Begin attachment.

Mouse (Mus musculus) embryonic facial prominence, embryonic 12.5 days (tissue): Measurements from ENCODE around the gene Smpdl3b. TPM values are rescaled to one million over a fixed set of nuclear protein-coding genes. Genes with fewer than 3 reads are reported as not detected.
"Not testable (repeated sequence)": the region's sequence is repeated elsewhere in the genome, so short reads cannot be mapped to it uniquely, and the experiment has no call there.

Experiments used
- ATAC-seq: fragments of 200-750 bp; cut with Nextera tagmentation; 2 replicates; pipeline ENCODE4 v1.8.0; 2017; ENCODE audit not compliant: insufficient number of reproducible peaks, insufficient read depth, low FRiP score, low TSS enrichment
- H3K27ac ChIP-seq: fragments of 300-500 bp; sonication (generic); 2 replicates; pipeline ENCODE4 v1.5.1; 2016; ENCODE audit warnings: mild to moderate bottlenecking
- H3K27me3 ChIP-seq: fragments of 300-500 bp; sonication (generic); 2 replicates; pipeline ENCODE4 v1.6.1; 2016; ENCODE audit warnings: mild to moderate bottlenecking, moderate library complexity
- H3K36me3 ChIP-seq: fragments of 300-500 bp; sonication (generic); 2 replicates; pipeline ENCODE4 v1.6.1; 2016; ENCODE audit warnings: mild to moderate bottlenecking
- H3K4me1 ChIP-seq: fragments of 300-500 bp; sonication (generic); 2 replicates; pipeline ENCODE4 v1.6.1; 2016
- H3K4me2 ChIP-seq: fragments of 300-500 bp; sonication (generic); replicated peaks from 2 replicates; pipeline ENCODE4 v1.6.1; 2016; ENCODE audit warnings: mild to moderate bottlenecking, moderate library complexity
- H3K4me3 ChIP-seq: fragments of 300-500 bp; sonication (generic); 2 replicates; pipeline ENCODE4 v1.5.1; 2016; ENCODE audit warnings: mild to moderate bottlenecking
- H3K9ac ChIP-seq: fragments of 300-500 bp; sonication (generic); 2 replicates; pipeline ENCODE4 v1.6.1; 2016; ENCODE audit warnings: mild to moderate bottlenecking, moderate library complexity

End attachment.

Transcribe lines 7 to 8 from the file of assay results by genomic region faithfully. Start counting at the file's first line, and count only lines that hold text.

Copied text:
- H3K36me3 ChIP-seq: fragments of 300-500 bp; sonication (generic); 2 replicates; pipeline ENCODE4 v1.6.1; 2016; ENCODE audit warnings: mild to moderate bottlenecking
- H3K4me1 ChIP-seq: fragments of 300-500 bp; sonication (generic); 2 replicates; pipeline ENCODE4 v1.6.1; 2016